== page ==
The Blind Driver (#756)

Imagine for a moment that you are a highly paid consultant whose reputation is built on your ability to solve other people’s problems.  What would your advice be in each of the following scenarios?

A. The presidential candidate’s wife

You have been called by the wife of a high-profile candidate for the US presidency.  Just last week, the candidate was revealed by a national newspaper to have been involved in an ongoing sexual affair of a morally dubious nature.  She was in floods of tears and told you that half of her advisers were pressuring her to leave immediately and the other half were pressuring to “stand by her man”.

What advice do you give her?

B. The manic-depressive banker

A high-level executive for a major player in the banking industry repeatedly warned his bosses and anyone else in the company who would listen in the late 2000’s that a crash was coming.  Despite the warnings, the bank pressed on with their risky lending policies, and when the crash came they crashed right along with it.  But for a government bailout and a few lucky bounces, they would no longer be in business.

As soon as the dust settled and it was clear that the bank had weathered the crisis, the executive was fired without cause.

When he first meets with you, he is so stressed out that you worry for his health and wonder if his case wouldn’t be better suited for a therapist. One minute he is railing against the system and his bosses and wants to go public, taking his story to the press and taking tens of millions of dollars of litigation for wrongful termination to the courts; the next minute he is barely able to speak and wonders aloud if it’s really worth carrying on in a world so filled with backstabbing “friends” and corporate greed.

What advice do you give him?

C. The burned out consultant

You have been building your consultancy practice to a very high level, and it has gotten you national recognition.  One of the largest players in the field has just offered to buy you out for a ton of money on the condition that you stay on and work with them for the next five years.  It will involve even longer hours than you’ve been putting in but hey – you’ve finally made the big time!

You know you should be ecstatic (after all, you’ve been working towards this for most of your adult life), but lately your work hasn’t felt as satisfying as it used to.  In addition, you’ve had a few health scares in the past year and your doctor advised that if you keep going at this pace, you’re a prime candidate for an early heart attack.

To make things worse, your spouse keeps telling you that you need to slow down and work less while simultaneously (and somewhat passive aggressively) making it clear that they would be much happier in a bigger house in a nicer neighborhood and all that that entails.

What advice do you give yourself?

Take a few moments to really think about what advice you would give in each of the preceding scenarios before moving on to this next one…

D. The “blind” driver

You are enjoying a relaxing day in the countryside, walking along a dirt road a few miles from the nearest town, when a car comes screeching around the corner at 50 mph and skids to a stop, missing hitting you by mere inches.  The car is caked in mud from top to bottom, and when it stops some of the mud comes flying off and hits you in the face.

As you wipe the grunge off your glasses, you notice that you can barely even see into the car through the thick coating of mud on the windshield. Layers of glop fall to the ground as the driver rolls down his window and he hurriedly apologizes, launching into a story about his wife and children being in hospital in the nearby town and his nearly drowning when his car went off the road into a swamp in his haste to be at their side.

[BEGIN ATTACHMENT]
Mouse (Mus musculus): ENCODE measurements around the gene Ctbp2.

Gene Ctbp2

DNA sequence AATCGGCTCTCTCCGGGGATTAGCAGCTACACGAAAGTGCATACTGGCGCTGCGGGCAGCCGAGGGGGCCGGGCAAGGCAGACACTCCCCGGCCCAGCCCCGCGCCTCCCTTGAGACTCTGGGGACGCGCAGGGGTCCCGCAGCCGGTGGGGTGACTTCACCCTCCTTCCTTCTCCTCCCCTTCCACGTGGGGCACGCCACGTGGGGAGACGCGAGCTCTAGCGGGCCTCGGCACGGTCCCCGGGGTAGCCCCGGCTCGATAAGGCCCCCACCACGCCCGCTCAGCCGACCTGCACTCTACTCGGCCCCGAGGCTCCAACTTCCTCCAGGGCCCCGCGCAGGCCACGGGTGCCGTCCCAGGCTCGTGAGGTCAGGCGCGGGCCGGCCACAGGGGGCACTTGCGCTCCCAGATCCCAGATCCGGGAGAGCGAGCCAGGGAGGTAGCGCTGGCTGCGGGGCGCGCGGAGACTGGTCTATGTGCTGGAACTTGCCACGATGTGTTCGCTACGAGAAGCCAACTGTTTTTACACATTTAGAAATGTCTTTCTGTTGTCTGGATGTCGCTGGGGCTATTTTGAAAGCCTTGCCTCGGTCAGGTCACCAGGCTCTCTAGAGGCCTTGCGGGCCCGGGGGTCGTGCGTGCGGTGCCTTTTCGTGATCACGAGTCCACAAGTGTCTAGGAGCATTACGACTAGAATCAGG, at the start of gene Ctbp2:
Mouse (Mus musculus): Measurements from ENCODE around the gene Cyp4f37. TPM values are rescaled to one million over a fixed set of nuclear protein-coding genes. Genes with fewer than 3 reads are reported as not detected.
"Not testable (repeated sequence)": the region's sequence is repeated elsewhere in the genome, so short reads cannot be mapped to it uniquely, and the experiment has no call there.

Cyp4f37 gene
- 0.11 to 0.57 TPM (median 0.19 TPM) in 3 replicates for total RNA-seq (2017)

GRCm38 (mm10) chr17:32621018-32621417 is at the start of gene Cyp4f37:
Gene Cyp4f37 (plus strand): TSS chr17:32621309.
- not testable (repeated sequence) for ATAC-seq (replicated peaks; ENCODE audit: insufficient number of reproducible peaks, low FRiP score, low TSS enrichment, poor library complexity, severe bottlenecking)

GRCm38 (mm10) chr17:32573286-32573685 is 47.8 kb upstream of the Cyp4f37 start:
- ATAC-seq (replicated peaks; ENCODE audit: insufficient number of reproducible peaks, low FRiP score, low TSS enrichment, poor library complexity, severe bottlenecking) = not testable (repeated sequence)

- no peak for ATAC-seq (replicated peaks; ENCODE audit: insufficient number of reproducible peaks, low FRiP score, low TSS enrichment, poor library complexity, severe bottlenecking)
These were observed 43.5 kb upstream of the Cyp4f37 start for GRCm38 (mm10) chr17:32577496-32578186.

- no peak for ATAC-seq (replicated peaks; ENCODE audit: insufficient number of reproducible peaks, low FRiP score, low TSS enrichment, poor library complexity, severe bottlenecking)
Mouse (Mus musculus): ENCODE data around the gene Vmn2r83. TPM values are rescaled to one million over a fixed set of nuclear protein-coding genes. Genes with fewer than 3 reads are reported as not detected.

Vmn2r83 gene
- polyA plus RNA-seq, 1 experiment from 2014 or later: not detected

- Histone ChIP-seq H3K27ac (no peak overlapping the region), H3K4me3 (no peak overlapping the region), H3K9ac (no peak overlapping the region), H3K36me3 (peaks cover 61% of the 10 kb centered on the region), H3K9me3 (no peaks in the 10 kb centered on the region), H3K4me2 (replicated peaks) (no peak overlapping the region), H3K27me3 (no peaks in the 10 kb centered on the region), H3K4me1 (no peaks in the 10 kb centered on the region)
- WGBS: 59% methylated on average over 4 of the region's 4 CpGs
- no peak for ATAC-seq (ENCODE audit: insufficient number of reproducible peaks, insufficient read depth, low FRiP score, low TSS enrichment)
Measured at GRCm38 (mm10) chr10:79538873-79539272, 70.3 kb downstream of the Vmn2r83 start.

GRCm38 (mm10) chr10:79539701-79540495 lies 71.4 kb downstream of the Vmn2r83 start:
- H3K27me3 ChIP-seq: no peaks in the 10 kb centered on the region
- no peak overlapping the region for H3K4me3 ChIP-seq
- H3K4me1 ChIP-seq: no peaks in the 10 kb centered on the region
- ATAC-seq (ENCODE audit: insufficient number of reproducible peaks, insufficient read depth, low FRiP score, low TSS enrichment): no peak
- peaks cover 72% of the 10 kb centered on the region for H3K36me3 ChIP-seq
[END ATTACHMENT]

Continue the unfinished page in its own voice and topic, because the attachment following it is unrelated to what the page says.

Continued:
What advice do you give him?

For most people, the advice in this final scenario is the easiest to give.  Nearly everyone recognizes the need for this man to slow down and at the very least, clean his windshield before making his way back to town.

Many people feel compassion for him and his plight, and any hardship he “nearly” caused them is quickly forgotten.  Some people even offer to drive him into town themselves, recognizing he’s in no fit state to be doing much of anything, let alone getting behind the wheel of a 2 ton lethal missile on wheels.

What is less obvious to most people is that the exact same thing is going on in all three of the preceding scenarios.

  • The presidential candidate’s wife is “driving blind”, trying to find her way forward by listening to people shouting directions at her instead of slowing down and taking the time to clean her windshield so she can see for herself.
  • The banker is “spinning his wheels” in the mud of his circumstances, alternating between trying to blast his way out by revving his engine and giving up in despair as he finds himself stuck ever deeper in the muck.
  • The consultant (that’s you) is going faster and faster to meet the needs and wants of others, even though it seems like doing what it takes to meet those needs might do irreparable damage to your body in the process.

And this is the inherent problem with even the best advice – until you regain your bearings (i.e. slow down and clean your windshield), you can’t use it; once you regain your bearings, you don’t need it!

Fortunately, “cleaning your windshield” is a natural process.  The moment you allow yourself to get present and reflective, your “windshield” will begin to clear, all by itself.


Because the nature of mind is clear.

Mind is the space in which thought arises – and no matter how filled up with thought your mind may be in the moment, it’s spacious nature will never change.

Have fun, learn heaps, and the next time someone asks you for advice, consider suggesting they clean their glasses before you start describing the view!

With love,

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